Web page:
Based on rhetoric from my recent blogs including Worlds Apart, A Blast From The Plast, and Consciousness Is The Key To Change, it may appear that my worldview could easily be categorized as millenarian, apocalyptic, or Utopian. John Gray's engaging, well informed, and well written book Black Mass: Apocalyptic Religion and the Death of Utopia has influenced me to analyze and measure my own worldview against these very stories. According to Gray, millenarian and apocalyptic worldviews have pervaded society since the birth of Christianity. The basis of these views in the context of religion is that through some violent reforming event -- an Earthly battle between God and Satan, good and evil, or Christianity versus Islam -- the surviving human collective will transcend to an era of peace, holiness and prosperity -- a Golden Age. This, apparently, is an increasingly popular view in the West and other cultures, and has become obvious as a driver behind historical and post-modern military endeavours around the world, as in the catastrophic American-initiated war in Iraq. As Gray clearly illustrates, George W. Bush's illegiance to the Christian fundamentalist apocalyptic worldview had influenced his decision to initiate that brutal, destined-to-fail struggle in Iraq -- in pursuit of an ill advised, delusional Utopian vision. Utopian visions are typically characterized as a future scenario that is unachievable, the promotion of impossible social engineering or idealism that denies the innate tendencies of humans toward violence, corruption and selfish interests, and is therefore unattainable. Bush's attempted imposition of Western style liberal democracy in Iraq is just one of many examples, from pre-modern European Enlightenment movements to Nazi-ism. All have resulted in failure, always manifesting worse conditions than before, including widespread misery, environmental destruction, and death.
So what makes my ideals any different than those of historical Enlightenment prophets, apocalyptic religions, and other pursuits of unachievable Utopian visions? Primarily, I absolutely refute religion in my worldview. While strategizing in life -- as in the game of chess -- an assessment of most likely future circumstances is critical if one's strategy is to be effectively executed, and if one wishes to position themself as successful in their endeavours. So based on a selfish perspective, over and over again I assess and finally equate mounting global circumstances and available information to a certain vision of the future which strikes me as most probable. Coincidentally or not, based on probability, my personal vision of the future parallels to some degree that of apocalyptic religion -- minus the religion. In my view there is no battle between God and Satan, only the grinding retribution we will suffer at the mercy of nature. What I fear is a world of increasing desperation, depravity, violence, struggle for shrinking resources by an increasing population, reduced food production by the aftershock of peak oil production, scarcity of potable water and housing, and a most horrific global war of unfathomable proportions. All this may or may not be avoidable, but it certainly will not be avoidable if things continue as they are now. Many including Gray suggest the Earth is at maximum or beyond its maximun carrying capacity for the human species. As global food production is heavily reliant upon an immense supply of cheap energy, now arriving from fossil fuels, the aftermath of peak oil production alone will increasingly reduce availability of sustenance and, therefore, the carrying capacity of the Earth. As our population continues to overload the planet's support systems and the carrying capacity diminishes, there is an inevitable clash of trends, which must ultimately result in a drastic increase in resource availability or -- what is more likely -- a drastic reduction in the world's population in the magnitude of billions. The process by which billions must perish, the grinding transformation of human geography on the planet and the squalid, horrific conditions that must accompany it are what I would label as my own apocalyptic nightmare. And as I aspire to conceptualize some positive outcome or less frightening alternative scenario, the only options I conceive are a radical and immediate shift in current trends or some distant desirable aftermath of my apocalyptic nightmare, where collaboration, unity, and cooperation ensure the most efficient management of our available resources and civilized treatment of all humans, creatures, and the planet itself -- which also could be labelled as my own "Utopian" vision. It may be a concept that is beyond the realm of likelihood, but the other option is to accept utter demise or perpetual widespread misery. Additonally, I don't believe in restricting possibilities to those of simple likelihood. From sports to science, history has shown us that what was once believed to be impossible can rapidly manifest into the realm of possibility, if only through sheer will, aspiration, and committed action. If we don't aim for the most ideal circumstances, we will never achieve them. That is as important a lesson in global affairs as it is for personal life and setting goals for oneself.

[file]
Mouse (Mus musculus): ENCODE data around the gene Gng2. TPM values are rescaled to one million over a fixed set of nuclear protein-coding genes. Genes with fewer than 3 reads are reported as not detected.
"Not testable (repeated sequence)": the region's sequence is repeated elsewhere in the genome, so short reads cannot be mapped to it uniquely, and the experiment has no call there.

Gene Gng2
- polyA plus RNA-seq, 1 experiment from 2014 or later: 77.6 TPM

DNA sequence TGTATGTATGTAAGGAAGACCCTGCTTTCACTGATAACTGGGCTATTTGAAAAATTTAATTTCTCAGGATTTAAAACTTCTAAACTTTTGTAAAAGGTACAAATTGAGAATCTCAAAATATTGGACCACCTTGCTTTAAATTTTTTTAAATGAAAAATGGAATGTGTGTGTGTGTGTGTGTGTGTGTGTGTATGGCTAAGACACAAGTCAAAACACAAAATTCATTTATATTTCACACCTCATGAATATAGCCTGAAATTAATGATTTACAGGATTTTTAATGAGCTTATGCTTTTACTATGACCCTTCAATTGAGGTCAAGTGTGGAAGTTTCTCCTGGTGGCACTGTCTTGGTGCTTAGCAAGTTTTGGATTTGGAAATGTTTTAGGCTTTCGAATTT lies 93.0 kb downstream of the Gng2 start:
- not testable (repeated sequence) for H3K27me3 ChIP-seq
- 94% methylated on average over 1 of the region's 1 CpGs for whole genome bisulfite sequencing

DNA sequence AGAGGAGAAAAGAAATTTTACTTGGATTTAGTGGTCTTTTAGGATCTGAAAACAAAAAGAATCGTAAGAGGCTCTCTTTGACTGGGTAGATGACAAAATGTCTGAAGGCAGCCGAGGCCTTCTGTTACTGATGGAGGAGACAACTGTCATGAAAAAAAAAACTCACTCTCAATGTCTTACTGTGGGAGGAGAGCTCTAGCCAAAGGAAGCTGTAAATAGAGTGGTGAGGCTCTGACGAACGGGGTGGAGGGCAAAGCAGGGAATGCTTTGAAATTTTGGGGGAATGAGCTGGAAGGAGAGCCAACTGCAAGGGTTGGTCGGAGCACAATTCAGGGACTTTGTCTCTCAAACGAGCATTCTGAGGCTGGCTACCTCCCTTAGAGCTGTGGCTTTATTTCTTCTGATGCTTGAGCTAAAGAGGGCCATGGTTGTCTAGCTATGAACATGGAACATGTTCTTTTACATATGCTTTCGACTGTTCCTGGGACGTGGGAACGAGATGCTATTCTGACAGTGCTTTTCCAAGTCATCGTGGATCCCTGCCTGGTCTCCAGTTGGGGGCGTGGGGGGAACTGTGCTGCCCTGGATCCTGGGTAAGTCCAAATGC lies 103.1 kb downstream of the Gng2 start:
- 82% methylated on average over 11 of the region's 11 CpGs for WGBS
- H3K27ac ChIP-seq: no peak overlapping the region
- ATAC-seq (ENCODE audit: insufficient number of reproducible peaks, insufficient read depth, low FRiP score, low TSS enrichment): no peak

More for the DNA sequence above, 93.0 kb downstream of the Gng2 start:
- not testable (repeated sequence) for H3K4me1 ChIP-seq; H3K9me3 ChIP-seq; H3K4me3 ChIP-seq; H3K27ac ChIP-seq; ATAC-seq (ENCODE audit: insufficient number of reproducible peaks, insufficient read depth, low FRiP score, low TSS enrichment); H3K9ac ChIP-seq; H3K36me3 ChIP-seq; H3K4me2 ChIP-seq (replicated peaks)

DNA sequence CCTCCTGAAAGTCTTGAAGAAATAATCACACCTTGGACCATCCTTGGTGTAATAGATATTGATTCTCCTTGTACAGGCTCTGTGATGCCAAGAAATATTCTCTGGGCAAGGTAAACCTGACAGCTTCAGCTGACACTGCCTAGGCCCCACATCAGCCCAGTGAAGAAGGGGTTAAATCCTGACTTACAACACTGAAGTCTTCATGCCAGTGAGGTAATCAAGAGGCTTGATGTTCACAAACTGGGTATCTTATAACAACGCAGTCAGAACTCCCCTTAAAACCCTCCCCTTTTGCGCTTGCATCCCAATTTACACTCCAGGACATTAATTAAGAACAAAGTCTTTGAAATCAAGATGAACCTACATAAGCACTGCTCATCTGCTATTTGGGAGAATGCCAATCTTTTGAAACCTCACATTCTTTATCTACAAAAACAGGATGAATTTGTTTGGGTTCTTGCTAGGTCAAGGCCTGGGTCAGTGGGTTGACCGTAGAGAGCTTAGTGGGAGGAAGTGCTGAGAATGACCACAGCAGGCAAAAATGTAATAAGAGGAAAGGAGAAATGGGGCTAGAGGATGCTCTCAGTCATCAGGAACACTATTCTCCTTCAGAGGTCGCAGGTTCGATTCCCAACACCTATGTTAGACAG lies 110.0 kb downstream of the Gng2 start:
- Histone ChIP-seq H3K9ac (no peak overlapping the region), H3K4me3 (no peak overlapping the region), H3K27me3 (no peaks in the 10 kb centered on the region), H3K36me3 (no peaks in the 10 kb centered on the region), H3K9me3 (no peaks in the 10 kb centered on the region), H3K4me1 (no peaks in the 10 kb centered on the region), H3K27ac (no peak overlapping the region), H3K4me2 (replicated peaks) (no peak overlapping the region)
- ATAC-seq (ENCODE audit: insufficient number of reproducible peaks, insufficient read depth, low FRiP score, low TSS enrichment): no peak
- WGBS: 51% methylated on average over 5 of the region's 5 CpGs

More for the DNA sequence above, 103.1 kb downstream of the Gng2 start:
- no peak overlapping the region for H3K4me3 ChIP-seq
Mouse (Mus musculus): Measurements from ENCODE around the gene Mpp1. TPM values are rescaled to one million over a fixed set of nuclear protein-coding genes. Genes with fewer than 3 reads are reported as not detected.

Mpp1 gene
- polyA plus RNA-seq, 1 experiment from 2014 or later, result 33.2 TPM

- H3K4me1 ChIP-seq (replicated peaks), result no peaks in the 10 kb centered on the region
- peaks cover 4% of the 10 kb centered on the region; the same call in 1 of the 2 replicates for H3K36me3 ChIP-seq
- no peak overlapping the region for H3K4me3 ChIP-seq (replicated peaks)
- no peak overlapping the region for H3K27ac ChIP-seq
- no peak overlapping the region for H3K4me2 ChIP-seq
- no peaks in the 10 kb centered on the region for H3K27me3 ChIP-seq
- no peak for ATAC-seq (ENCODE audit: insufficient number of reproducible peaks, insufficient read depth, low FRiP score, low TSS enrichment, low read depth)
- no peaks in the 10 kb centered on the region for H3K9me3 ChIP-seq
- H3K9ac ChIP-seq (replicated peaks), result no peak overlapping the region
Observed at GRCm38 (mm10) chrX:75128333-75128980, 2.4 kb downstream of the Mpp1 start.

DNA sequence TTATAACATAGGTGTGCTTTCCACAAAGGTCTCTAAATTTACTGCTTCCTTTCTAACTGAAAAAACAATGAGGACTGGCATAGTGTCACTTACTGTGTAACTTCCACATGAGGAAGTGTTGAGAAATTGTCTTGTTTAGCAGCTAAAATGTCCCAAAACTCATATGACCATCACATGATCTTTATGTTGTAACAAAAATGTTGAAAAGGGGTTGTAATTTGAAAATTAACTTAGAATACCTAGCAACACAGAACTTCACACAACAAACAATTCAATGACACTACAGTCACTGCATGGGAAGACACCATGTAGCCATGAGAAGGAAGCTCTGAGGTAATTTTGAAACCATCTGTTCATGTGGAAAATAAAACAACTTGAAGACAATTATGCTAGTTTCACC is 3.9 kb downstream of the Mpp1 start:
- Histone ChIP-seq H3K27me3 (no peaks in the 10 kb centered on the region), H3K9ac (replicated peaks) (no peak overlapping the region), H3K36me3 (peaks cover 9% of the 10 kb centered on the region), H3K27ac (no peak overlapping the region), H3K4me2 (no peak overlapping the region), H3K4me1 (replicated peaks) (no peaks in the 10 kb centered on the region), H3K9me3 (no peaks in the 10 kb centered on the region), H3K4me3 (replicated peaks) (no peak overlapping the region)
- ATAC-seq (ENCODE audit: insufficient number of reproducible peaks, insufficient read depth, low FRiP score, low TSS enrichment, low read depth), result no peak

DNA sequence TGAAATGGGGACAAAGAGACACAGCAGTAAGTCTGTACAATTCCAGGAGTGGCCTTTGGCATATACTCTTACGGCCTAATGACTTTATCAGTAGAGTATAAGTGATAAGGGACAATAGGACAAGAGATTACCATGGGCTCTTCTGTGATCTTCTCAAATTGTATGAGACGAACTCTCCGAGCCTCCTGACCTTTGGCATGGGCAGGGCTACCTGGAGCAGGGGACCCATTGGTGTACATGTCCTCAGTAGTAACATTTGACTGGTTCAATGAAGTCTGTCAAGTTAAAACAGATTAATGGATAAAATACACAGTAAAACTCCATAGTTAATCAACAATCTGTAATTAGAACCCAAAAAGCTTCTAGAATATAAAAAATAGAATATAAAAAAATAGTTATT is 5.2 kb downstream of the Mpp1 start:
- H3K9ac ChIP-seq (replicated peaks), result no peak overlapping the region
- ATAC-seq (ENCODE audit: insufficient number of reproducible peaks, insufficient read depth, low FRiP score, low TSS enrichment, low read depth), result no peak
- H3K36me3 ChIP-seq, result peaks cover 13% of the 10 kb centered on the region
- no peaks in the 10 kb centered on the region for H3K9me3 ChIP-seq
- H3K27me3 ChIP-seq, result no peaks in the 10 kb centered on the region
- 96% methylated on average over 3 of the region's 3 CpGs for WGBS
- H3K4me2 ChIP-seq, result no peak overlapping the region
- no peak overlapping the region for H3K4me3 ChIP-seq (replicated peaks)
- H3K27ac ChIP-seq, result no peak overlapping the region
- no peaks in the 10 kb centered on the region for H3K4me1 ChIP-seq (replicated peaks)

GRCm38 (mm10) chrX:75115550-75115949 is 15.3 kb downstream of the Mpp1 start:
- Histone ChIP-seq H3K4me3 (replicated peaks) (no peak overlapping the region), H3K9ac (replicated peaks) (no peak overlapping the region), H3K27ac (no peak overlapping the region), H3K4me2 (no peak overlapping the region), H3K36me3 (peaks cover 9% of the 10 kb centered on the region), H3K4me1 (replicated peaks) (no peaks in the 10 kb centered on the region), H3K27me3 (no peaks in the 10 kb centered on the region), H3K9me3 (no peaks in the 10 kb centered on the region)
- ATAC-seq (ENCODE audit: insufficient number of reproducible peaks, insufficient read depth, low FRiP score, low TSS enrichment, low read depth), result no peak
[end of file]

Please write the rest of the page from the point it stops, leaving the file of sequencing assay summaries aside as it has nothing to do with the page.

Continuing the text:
Another difference between myself and historical Enlightenment thinkers is that I deny the concept that peace can be achieved through violence. Rather, I fear violence as an undesirable -- but not necessary -- consequence of a grand portfolio of lessons we seem destined to learn. And this violence will not be initiated by outside forces but thrust upon ourselves by our own resistance to transformation. Although I sincerely hope this is not the case.
In any case, Gray's Black Mass was a sobering read, quelling to any fantastic Utopian visions I may have imagined. I recommend the book to anyone who has interest in the subject. But it hasn't changed my propensity to conceptualize a most likely future scenario -- if not only for my own selfish purposes -- and envision what ideal criteria could incubate my most desirable circumstances on the planet.